Family begins healing with horses

Stables 4 Jed inspired by tragic loss

MANNING — For a year and a half, the Riesselman family of Manning has been seeking solace for their grief at the loss of their 4-year-old Jed, on the backs of horses. Jed died in a farming accident.
    Now, Jed’s parents, Rob and Megan, are taking what they know and reaching towards others who have experienced loss with the development of the non-profit foundation Stables 4 Jed.
    The foundation, located at their farm 5 miles southwest of Manning, will combine grief therapy and equine therapy.
    Finding a lack of services to use in this way motivated the Riesselmans. Megan said there are many equestrian places around that focus on Occupational Therapy, Physical Therapy, or speech. She said most of the equestrian places dabble in cognitive disabilities or veterans or PTSD or do some anxiety and depression.
    “Nobody solely focuses on loss. We wanted to focus on what we know and have an outlet for people that need it,” she said. “We talked about how Phase I would be the horse facility itself. If it goes over well, potentially phase 2 would be more of a cabin retreat type of an area if people need to stay.”
    Megan said her family has always turned to horses, but it’s difficult for her now since Jed had such a love for horses.
    “I feel like just what we got out of it benefit-wise will help so many people. That’s how we all communicated when we were going through hard times,” she said. “There’s a lot of literature on the benefits of equestrian therapy.”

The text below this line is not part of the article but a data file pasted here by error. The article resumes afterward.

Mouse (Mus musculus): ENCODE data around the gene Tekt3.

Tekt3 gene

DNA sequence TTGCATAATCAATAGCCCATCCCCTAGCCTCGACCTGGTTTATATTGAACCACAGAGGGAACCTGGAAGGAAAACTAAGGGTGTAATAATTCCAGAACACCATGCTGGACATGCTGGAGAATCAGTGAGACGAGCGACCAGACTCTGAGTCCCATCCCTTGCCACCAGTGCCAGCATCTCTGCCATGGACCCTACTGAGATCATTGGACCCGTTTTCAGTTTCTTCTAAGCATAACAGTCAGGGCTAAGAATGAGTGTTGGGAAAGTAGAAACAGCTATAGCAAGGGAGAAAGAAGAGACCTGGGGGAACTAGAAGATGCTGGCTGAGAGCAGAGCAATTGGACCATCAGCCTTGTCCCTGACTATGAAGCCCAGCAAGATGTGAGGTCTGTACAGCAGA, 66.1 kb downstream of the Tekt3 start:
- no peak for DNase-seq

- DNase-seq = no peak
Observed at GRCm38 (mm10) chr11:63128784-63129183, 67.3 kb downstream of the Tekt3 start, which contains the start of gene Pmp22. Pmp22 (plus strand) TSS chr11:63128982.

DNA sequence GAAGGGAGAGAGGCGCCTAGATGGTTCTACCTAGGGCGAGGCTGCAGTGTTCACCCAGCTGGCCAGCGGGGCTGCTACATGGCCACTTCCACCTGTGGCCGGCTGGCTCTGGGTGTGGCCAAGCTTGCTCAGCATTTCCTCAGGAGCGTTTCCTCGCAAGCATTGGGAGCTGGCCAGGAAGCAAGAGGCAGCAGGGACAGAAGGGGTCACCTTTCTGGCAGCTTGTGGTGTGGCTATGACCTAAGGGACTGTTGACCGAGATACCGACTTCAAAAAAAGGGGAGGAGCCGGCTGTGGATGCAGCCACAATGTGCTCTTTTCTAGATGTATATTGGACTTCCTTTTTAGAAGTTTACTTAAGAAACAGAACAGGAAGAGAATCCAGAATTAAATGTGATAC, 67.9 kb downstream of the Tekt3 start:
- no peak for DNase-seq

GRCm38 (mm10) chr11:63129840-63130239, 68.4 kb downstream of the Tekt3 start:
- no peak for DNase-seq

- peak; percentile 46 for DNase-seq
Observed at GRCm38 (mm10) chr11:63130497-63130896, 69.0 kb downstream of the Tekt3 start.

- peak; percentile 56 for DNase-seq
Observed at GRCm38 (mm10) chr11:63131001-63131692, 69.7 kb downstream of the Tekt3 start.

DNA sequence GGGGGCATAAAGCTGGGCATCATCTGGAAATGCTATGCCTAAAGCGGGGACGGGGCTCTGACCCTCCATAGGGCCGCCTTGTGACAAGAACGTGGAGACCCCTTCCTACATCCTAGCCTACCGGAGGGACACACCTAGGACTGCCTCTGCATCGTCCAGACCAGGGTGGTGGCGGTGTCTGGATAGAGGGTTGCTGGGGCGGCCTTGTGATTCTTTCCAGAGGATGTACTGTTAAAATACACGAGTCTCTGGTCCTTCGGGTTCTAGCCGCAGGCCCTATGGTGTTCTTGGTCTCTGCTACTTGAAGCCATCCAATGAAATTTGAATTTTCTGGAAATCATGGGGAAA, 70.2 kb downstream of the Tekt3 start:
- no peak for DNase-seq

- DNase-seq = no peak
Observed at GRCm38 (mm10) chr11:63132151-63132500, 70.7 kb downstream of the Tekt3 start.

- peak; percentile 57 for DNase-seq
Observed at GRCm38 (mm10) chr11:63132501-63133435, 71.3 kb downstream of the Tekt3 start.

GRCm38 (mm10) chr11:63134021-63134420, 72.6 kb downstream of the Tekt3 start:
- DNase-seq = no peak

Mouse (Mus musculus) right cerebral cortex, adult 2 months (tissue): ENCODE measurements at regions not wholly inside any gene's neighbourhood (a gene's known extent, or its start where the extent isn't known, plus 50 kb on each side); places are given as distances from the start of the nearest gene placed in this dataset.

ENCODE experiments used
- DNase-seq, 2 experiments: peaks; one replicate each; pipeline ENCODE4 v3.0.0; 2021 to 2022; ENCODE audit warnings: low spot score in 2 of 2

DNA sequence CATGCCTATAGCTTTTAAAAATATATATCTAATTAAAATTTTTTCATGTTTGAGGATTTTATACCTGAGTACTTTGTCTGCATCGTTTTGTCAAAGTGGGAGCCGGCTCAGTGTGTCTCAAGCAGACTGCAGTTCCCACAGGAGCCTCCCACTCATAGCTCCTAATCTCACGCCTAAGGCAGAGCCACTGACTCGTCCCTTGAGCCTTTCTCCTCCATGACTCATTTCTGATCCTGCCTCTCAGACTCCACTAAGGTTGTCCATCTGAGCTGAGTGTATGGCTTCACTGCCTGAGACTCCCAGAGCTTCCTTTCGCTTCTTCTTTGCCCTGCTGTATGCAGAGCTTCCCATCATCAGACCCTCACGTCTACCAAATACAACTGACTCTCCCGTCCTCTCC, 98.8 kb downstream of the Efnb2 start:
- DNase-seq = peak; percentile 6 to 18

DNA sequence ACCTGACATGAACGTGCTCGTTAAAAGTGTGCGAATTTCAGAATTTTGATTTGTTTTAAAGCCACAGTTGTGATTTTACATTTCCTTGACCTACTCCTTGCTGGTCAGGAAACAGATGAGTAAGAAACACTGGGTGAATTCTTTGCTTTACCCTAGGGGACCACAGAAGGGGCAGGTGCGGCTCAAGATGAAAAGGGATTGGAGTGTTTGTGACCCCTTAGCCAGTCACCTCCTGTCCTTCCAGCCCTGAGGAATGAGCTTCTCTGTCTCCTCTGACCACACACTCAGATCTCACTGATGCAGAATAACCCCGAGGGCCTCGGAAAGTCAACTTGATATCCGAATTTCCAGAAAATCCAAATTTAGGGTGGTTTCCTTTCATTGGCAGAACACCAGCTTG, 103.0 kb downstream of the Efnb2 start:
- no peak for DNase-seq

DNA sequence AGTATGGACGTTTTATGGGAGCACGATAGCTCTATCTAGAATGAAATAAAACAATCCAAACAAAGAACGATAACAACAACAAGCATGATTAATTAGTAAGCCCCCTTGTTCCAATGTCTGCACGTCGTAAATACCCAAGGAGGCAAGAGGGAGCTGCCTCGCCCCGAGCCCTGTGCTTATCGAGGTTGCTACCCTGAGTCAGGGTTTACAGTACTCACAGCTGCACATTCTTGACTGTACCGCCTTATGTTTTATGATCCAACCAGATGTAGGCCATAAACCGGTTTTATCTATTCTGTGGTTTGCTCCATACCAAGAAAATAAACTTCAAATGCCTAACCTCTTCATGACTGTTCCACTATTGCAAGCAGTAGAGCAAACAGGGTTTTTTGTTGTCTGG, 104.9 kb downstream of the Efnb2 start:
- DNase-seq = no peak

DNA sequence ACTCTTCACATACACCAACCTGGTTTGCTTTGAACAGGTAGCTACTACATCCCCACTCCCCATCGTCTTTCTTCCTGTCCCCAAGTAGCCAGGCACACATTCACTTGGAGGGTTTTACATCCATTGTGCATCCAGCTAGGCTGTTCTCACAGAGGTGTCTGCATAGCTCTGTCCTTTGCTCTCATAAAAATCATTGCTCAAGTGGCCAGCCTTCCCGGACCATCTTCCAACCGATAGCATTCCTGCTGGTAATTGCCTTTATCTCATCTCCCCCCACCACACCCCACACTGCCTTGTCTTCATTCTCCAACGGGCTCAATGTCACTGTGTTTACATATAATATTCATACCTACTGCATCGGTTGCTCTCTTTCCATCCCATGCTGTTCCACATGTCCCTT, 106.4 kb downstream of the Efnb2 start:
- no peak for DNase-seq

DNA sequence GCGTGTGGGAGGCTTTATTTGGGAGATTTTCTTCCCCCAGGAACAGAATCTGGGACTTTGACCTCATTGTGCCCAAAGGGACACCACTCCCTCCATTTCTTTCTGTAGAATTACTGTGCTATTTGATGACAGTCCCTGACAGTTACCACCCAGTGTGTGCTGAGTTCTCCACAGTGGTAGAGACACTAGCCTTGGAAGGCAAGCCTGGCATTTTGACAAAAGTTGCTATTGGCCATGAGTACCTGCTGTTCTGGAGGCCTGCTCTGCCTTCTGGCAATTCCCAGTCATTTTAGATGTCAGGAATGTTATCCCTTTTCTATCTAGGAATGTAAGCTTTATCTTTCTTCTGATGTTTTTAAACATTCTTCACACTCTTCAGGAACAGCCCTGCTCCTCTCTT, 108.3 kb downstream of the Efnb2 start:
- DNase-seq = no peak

Rob said after losing their son they were at a standstill.
    “With my wife’s family, we wondered what we could do with this,” he said. “Something has to come out of this so we used our love of horses. Horses seem to have helped us and we’ve gone through a lot with the horses so we would like to share those with people.”
    Rob said everyone’s grief is different.
    “I can’t tell people this is what you’re supposed to feel or do,” he said. “Even me and Megan losing the same kid affects us differently.”
    Megan said the family wanted to use their experience for a plan and a purpose and help others.
    “That’s how my family has always been. We have always been faith-based but this has made it solidified,” she said. “There are trials and tribulations in this world and this is ours.”
    Rob said there are probably people who have been praying for this kind of help in this area for a long time.
    The stable building will cost $500,000 to build and will include a four-horse stall barn, tack room, and sand-based arena for the horses. There will also be a greeting area, bathroom and therapy room.
    The non-profit will help anyone who experienced a loss, said Megan.
“It could be financial loss, relationships, or even kids going through the divorce of their parents,” she said. “I just feel like there’s a need out there and if anyone is going to step up it’s us.”
    Contact Robert and Megan Riesselman at 712-210-6022 or email for more information or to donate.  




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